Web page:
Baltic16: Managing complications in male and female incontinence surgery

28 May 2016

Managing the complications caused by surgical procedures in patients with incontinence were examined in the second and last day of the 3rd EAU Baltic Meeting with experts warning not only about the severity but also the complexity of complications.

Topics discussed by speakers Martin Kivi (EE), Ulo Zirel (EE), Zane Pilsetniece (LV) and Marija Barisiene (LT) were male slings surgery, sphincter prosthesis, complications management after female sling surgery and pelvic floor reconstruction, respectively.

Kivi gave an overview of the pathophysiology of male incontinence and looked into the current treatment options in stress urinary incontinence (SUI) such as compression devices, fixed male slings (FMS) and gave pointers in support optimisation.

“SUI and erectile dysfunction (ED) are the most common adverse consequences of radical prostatectomy. At 12-month post-prostatectomy, 5 to 10% of men may still experience SUI,” said Kivi.

Artificial urinary sphincter (AUS) is accepted as standard for the surgical treatment of persistent SUI, according to Kivi, and noted that around a third of patients after AUS require surgical repair within 10 years. He mentioned treatment options such as AdVance which reported overall success rates ranging from 54.5% to 90.6% and cure rate of around 51.4% to 73.7%.

Zirel examined the various indications for AUS such as post-prostatectomy incontinence, sphincteric dysfunction and neurogenic bladder. “All patients must have sufficient sophistication and hand functionality to operate the pump,” noted Zirel, while underscoring the incidence of infections, cuff erosion, tissue atrophy and mechanical failure.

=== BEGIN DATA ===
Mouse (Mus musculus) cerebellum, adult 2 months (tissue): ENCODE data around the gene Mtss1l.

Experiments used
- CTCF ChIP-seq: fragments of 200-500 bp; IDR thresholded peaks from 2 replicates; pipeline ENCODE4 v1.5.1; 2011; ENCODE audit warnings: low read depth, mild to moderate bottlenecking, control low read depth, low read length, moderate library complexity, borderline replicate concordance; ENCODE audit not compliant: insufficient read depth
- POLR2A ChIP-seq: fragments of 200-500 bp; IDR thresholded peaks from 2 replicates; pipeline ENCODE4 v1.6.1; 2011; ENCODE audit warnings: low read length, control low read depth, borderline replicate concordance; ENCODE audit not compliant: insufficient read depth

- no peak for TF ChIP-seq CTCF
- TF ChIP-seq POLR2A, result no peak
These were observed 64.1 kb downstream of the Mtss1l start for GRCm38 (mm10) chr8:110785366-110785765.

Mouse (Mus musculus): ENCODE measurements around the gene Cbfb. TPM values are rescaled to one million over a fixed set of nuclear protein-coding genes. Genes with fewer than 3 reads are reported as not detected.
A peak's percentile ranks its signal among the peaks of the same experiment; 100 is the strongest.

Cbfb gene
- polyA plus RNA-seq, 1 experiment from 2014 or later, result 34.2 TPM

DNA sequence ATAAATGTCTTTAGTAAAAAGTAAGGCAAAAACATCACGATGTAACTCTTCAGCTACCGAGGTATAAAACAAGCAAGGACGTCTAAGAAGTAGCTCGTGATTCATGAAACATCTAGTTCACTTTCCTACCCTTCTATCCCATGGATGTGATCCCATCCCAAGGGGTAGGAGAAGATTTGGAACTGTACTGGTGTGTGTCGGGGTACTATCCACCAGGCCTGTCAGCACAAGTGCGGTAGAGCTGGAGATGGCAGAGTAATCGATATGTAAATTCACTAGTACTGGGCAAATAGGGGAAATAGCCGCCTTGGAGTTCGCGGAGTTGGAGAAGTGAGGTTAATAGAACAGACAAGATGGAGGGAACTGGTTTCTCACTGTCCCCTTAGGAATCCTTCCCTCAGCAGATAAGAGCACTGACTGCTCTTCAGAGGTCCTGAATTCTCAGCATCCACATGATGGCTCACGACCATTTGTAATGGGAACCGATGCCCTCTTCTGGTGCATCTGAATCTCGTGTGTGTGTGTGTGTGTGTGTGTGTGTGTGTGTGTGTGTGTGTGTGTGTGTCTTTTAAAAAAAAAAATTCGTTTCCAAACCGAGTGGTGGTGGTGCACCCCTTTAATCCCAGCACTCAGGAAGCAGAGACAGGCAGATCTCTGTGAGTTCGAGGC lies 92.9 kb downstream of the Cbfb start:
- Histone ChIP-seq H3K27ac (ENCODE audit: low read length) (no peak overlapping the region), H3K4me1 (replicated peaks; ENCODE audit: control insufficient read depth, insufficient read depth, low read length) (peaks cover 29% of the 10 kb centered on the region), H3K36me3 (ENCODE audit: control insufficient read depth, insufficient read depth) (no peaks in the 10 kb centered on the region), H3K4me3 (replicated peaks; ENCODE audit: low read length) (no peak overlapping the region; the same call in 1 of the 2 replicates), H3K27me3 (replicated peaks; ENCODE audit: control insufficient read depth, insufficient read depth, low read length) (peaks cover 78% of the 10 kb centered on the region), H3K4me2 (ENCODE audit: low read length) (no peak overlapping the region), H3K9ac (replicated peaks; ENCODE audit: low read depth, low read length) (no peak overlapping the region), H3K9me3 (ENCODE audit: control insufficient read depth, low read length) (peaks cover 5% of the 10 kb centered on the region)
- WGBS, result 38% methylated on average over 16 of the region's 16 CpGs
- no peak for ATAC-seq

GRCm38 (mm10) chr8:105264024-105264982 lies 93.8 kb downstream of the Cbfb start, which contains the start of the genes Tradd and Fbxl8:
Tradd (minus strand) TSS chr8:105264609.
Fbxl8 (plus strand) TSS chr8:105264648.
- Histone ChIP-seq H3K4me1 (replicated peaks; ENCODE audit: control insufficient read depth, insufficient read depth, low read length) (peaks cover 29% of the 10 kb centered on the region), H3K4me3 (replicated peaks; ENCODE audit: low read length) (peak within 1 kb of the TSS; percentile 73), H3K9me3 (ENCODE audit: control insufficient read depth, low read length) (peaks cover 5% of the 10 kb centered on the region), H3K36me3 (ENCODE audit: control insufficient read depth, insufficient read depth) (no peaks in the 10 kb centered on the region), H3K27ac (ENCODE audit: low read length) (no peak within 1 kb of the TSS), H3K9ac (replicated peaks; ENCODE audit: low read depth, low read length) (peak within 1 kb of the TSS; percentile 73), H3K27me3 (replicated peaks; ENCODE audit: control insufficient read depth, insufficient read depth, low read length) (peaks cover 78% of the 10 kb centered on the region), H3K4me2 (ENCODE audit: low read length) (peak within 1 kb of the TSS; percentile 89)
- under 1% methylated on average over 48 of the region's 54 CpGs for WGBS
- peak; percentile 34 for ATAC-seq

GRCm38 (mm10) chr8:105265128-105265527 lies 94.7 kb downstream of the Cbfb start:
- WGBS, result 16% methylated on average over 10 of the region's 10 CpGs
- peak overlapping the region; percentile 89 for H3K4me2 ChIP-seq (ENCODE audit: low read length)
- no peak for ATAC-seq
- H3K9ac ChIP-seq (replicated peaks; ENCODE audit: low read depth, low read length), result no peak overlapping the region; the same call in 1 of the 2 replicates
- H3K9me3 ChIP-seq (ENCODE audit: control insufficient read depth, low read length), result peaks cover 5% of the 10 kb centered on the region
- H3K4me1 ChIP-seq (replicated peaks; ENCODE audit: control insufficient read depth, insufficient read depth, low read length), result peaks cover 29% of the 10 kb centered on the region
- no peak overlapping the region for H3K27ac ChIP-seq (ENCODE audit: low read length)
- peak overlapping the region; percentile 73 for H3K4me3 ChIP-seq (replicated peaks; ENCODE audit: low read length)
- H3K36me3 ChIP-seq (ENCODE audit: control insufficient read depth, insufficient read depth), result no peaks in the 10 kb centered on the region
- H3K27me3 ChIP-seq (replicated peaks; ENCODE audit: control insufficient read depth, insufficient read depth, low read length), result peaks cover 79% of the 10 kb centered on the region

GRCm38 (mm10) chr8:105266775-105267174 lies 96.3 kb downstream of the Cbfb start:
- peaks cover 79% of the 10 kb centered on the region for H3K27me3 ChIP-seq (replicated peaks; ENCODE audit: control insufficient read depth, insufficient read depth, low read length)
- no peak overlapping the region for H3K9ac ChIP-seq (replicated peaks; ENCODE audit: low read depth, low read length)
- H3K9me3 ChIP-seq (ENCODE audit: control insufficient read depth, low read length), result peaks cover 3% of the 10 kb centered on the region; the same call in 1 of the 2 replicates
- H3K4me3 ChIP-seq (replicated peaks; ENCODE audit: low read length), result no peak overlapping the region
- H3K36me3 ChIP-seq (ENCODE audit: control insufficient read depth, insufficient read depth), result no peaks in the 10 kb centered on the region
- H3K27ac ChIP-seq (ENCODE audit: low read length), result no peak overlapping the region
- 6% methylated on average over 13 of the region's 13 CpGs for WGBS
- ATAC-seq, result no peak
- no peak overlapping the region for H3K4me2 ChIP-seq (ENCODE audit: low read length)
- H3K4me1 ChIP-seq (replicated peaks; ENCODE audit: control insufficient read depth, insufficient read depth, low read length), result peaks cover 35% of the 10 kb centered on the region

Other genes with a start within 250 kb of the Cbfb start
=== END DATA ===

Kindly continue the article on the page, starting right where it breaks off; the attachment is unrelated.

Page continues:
Pilsetniece spoke on how to manage complications resulting from female sling surgery such as urinary retention, intra-operative bladder perforation, urethral injury, bleeding and sling extrusion/erosion, among others.

“Injury of the urethra or bladder during vaginal dissection is best avoided by placing a urethral catheter or emptying the bladder,” she said. She added that avoiding excessive sling tension and using intraoperative cystourethroscopy also help reduce the incidence of injuries.

Pilsetniece: “Intraoperative cystourethroscopy is always indicated to rule out urethral or bladder perforation, whether the sling is placed through a retropubic or a transobturator approach.”

In her take-home message she stressed that a comprehensive evaluation of the problem is crucial. “Before making a decision, evaluate the problem comprehensively, discuss the risks and benefits with a patient, as well as any possible alternative treatments.”

Barisiene discussed pelvic floor reconstruction in women and said the pelvic organ prolapse (POP) occurs in more than 50% of women over 50 years and that POP surgery is one of the most common urogynecologic procedures.

“There is an 11% to 19% chance of undergoing a single surgery for POP or urinary incontinence during a lifetime,” she said adding that in pelvic reconstruction one needs to carefully consider the stage of the problem, overall health and previous surgeries of the patient, surgical expertise and patient’s expectations.

Regarding mesh complications, she the rapid rise in reports of mesh related complications has led to enormous medico-legal problems particularly in the US, and which led the FDA to issue warning statements to doctors and patients. She expects that the new concept for the ideal graft would be degradable materials, permeable to cells and are mechanically robust at the point of implantation.